Don’t let wearing the COVID mask becomes your norm

“Virtue has a veil, vice is a mask.” – Victor Hugo

At the beginning of the year, some people began wearing masks as a prevention to the COVID-19 epidemic. However, as we start to realise very quickly how our lives have changed and will continue to change. What we used to know as ‘normal’ is no longer. Out with the old and in with the new, I’d say.

The experiences, feelings and emotions felt during those months of isolation can be overwhelming. The loneliness and isolation can be difficult for many people. The longing and yearning kick in, as a human being is essentially a social animal.

After months of lockdown, how can we begin to start venturing out? Some people are excited by finally being allowed to socialise again. Some people are still cautious and only go out to meet family and friends. Some people go out without care. However, many people manage to leave mindfully with respect and considerations for others by wearing masks.

“Nothing is more real than the masks we put on to show each other who we are.” – Christopher Barzak

I want to discuss the concept of masking in Psychology further.

Masking is a process which an individual uses as a way to deflect, hide or conceal their natural personality, traits and attitude to conform to the socially acceptable behaviours, depending on culture and societies in which we live. On many occasions, we are often unaware that we are even wearing a mask because of the way we were taught and learned. When we’d been conditioned to behave, think, or act in a particular manner, we can become so accustomed to masking that we might have difficulties finding our true Self. Just another actor acting out a part!

I could go into the psychological benefits behind why people preferred to wear a mask, but I don’t believe that it would be helpful to further strengthen the person’s psyche. What I prefer to do is to look at the positives and address the usefulness of removing our masks.

“When you wear a mask for so long, you forget who you are beneath it.” – Alan Moore

Some of those benefits include becoming authentic in your way of being, becoming open to directly ‘see’ the person with your heartfelt ‘sight’. When we are not wearing our masks, we are opened to our vulnerability, which is a positive quality, rather than defensively thinking that it is negative. It is when you are not coveted that you can expand your senses with a wider peripheral sensory acuity. Thus, when the masks are removed, you can see the world with Shoshin’s eyes. I’d come to these conclusions from years of training, experiences and dealing with personal challenges.

Fear not, I can offer some helpful tips to those individuals who’d like to remove their (psychological) masks – but keep the COVID-19 cover on (for now). Here’s how:

      • Be responsible for your action, reaction and behaviours

Taking ownership of anything that you do or say is one of the most empowering ways of removing the mask of your false Self. It is a simple act of Self-expression, and it is altruistic in your demonstration of transparency and honesty in the interaction with another.

      • Acknowledge your flaws and learn to love them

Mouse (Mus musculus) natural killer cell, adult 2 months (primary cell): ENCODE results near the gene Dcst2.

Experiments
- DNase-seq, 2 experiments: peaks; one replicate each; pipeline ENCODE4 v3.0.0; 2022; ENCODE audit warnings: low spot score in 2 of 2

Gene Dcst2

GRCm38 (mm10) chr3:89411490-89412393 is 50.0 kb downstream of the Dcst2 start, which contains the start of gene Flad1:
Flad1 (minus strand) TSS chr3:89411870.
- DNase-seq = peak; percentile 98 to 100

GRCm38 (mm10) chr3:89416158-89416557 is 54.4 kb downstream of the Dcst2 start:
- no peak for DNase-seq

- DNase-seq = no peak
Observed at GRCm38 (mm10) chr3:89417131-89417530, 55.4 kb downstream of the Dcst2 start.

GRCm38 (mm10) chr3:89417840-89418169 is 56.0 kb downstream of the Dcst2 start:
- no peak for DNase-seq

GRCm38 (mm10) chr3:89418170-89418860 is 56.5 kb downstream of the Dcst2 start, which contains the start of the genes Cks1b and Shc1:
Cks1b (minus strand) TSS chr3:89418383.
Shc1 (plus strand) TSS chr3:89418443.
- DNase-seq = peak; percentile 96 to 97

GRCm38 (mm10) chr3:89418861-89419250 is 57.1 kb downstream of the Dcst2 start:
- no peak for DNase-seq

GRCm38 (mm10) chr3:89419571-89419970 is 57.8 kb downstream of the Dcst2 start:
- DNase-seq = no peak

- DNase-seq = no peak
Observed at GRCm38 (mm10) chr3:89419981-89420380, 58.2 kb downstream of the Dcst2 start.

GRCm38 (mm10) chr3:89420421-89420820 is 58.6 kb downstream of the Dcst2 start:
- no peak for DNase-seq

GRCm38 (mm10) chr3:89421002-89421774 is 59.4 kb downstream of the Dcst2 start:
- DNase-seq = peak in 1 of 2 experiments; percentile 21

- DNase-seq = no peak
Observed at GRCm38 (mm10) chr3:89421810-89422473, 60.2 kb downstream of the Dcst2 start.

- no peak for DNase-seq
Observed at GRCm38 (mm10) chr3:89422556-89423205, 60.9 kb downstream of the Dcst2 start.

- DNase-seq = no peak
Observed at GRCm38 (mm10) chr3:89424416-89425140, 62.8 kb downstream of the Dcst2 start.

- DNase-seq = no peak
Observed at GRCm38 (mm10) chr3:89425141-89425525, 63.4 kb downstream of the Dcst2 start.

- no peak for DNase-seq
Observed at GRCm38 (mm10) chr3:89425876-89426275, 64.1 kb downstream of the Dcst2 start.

If you think that your bum looks big, or your belly is bloated, either do something healthily about it or learn and find a way to like your body. If you dislike your imperfections and flaws, you probably need to internally reflect on your belief systems. Acknowledging your flaws and learning to love them is a form of acceptance and love for the Self. Ask yourself, is it possible to be perfect all the time? Is it possible to expect that you need to do something perfectly each time? What a waste of your energy because it is practically impossible. Everyone, everywhere have flaws.

      • Find your Self-acceptance

Self-acceptance can take time to develop. It is with patient, understanding and love that you can find a way to accept yourself and things you dislike within or without. Find a way to assent to yourself, your body, your self-image, your abilities and skills, including your limitations. To have acceptance is to accept the positive and the negative about yourself as the way you are without having to change, do or act differently in situations. Acceptance is the acquiescence of Self – the Latin acquiēscere (to find rest in).

      • Discover Self-love

This is my most favourite, discovering Self-love. It is the most rewarding, with warmth and positive energies. It is also one that most people often find it difficult to express or acknowledge. Before starting my counselling/psychotherapy training, it was undoubtedly amiss. But, it is never ever too late to discover Self-love, whatever life position you are at. Love starts with you when you find your self-love, you will emit love for others and the world unless of course, you have a heart-wall (an energetic blockage to the heart). Self-love comes with many omnipotent experiences such as joy, happiness, playfulness, spontaneity and many more. Self-love also acknowledges all of the above.

      • Smile at yourself, and at your faults

Even if you don’t feel like smiling at yourself, it is worth doing it. See for yourself! Smile into a mirror and see inside yourself. What do you feel? If you feel positive, even though you have scars, stretch marks, birthmarks etc. then you are on the way to removing those pesky masks.

There are many other ways to take your masks off. Perhaps you have found another helpful way that works for you. I’d love to hear about some of the things that work for you.

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